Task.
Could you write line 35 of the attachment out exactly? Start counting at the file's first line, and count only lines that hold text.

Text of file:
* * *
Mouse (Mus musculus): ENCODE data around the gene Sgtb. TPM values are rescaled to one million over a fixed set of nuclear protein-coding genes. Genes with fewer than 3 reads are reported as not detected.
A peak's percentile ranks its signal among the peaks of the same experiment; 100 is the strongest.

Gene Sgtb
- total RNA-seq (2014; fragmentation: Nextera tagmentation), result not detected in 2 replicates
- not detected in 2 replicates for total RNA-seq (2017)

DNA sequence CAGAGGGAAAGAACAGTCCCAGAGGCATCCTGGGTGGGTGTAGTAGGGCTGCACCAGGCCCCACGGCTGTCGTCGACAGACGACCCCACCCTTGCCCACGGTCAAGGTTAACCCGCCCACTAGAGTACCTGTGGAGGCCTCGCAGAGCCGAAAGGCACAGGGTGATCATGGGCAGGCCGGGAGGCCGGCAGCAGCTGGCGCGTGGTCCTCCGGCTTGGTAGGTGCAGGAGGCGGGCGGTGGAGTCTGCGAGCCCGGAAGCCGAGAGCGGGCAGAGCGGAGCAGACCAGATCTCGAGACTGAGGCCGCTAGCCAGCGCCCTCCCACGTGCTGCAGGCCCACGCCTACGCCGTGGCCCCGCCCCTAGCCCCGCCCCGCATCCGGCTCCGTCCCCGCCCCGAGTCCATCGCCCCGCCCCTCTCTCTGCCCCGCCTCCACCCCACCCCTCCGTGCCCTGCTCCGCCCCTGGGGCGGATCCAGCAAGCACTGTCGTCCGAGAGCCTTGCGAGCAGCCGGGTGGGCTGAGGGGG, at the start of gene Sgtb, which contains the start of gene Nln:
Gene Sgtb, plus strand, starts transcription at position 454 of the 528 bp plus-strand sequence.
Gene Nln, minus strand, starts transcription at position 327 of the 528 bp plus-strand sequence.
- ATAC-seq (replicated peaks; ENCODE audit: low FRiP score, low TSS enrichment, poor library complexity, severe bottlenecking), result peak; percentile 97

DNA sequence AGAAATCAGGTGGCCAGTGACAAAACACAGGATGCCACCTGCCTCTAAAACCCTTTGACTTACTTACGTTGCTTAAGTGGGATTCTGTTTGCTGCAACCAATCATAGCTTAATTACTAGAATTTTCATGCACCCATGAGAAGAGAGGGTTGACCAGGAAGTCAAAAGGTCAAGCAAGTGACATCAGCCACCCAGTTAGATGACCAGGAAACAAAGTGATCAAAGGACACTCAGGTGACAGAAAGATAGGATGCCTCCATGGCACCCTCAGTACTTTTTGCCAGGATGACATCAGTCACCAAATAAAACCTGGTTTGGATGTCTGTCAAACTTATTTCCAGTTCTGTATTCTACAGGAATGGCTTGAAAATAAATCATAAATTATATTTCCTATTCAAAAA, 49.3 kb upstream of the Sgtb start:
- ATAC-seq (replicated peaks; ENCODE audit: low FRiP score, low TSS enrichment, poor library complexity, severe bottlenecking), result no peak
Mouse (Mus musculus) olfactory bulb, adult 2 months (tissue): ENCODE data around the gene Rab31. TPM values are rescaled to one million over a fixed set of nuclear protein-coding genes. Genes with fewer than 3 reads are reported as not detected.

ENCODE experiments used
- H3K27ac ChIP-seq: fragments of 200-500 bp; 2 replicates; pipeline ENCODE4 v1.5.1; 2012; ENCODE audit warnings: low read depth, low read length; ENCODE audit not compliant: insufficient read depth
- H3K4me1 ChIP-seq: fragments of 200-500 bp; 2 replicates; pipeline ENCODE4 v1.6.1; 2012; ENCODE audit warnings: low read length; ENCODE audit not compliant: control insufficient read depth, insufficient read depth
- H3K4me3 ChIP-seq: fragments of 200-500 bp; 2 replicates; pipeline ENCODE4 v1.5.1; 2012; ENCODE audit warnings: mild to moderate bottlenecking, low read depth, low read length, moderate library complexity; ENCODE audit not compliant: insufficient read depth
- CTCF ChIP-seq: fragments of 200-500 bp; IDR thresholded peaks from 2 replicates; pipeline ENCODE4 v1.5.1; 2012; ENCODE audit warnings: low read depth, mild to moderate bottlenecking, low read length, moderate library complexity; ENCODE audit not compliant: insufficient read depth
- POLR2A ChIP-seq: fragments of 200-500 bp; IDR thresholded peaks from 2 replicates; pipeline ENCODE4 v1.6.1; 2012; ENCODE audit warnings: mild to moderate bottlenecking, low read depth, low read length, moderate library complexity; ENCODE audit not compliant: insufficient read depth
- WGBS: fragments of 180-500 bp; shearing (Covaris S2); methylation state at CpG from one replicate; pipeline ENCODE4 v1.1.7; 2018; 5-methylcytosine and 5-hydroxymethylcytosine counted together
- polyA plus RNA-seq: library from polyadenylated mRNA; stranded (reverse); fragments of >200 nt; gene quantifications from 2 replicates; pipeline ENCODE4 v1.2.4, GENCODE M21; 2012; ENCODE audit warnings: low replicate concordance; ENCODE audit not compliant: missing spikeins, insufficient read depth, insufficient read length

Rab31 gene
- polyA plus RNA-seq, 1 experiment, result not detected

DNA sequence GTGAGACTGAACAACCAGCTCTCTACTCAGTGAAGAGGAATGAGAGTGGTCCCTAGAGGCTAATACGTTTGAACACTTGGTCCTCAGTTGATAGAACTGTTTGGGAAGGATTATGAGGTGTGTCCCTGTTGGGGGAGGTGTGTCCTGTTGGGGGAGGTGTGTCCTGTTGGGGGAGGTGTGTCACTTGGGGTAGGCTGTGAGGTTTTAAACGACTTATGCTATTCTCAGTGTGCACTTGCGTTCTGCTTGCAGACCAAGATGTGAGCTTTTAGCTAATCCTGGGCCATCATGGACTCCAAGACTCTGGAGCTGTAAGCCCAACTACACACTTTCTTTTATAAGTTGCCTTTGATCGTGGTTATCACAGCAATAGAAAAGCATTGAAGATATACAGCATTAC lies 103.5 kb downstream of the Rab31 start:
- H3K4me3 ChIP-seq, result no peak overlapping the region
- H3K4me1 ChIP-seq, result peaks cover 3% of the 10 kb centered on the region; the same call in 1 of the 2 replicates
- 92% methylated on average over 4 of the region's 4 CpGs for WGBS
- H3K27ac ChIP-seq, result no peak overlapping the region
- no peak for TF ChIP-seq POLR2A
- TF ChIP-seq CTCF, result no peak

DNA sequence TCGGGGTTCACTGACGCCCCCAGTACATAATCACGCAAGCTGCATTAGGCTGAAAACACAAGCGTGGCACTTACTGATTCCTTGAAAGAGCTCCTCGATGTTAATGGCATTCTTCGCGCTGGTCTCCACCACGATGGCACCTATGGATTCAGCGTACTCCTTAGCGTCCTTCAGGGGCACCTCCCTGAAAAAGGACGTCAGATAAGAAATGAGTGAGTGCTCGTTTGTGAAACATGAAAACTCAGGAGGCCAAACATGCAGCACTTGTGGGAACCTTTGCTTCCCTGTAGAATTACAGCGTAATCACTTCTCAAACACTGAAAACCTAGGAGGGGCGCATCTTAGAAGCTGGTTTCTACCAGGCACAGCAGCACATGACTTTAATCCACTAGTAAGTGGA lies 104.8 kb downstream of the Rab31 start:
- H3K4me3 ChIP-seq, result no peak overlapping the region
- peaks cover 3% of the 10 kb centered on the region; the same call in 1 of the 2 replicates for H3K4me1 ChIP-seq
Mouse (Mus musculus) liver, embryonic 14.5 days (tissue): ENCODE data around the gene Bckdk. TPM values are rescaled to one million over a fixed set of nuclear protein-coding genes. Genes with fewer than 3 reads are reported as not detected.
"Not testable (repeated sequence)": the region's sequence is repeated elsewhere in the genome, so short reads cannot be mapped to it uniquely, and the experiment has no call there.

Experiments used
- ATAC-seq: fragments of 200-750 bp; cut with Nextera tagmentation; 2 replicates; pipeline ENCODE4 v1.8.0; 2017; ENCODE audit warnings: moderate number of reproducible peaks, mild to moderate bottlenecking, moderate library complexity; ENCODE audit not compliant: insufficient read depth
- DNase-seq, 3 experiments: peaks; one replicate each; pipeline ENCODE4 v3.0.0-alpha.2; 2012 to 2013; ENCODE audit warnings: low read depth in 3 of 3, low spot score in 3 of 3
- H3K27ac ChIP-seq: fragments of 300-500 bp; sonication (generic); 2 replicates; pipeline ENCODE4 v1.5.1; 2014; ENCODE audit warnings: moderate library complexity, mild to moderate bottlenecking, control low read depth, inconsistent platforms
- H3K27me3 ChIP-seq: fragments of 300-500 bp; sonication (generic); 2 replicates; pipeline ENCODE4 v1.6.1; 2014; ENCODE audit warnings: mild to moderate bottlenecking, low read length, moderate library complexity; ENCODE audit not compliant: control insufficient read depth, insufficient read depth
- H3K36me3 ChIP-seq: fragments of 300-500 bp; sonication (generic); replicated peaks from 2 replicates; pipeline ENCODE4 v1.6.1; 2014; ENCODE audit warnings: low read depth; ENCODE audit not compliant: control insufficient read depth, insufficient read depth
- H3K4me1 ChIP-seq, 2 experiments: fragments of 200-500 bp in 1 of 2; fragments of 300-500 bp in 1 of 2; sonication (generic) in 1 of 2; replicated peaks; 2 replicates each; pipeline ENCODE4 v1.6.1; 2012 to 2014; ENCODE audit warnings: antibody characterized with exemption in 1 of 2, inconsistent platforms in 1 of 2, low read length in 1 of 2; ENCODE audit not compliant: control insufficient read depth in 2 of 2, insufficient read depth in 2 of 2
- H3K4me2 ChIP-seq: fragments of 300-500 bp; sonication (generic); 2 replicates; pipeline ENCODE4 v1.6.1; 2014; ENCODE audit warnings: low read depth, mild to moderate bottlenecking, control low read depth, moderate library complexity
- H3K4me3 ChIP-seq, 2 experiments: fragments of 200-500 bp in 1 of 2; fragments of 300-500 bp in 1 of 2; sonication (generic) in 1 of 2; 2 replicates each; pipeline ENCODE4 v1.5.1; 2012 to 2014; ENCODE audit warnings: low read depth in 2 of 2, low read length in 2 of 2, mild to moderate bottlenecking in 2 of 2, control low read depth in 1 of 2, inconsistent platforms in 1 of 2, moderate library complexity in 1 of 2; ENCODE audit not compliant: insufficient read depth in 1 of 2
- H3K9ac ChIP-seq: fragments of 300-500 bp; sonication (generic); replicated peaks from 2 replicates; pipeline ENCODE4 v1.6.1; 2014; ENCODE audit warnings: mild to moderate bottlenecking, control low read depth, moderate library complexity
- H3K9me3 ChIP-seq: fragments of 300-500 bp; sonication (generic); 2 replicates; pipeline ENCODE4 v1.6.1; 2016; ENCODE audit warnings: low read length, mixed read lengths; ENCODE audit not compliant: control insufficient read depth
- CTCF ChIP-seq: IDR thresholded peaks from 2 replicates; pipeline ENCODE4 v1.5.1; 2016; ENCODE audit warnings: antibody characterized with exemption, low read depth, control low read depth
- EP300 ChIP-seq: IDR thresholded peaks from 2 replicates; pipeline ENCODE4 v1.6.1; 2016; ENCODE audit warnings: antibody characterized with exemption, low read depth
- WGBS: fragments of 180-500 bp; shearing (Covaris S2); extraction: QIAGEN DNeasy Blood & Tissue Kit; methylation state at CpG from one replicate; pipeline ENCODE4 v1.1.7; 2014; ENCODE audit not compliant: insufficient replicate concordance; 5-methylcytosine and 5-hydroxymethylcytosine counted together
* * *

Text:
Experiments used